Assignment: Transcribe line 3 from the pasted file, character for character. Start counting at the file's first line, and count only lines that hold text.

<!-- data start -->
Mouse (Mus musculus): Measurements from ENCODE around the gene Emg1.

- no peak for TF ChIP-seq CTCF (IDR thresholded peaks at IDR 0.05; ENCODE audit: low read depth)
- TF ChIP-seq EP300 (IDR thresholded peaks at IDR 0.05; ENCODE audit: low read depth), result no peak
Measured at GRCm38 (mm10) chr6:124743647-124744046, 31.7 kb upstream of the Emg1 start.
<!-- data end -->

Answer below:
- TF ChIP-seq EP300 (IDR thresholded peaks at IDR 0.05; ENCODE audit: low read depth), result no peak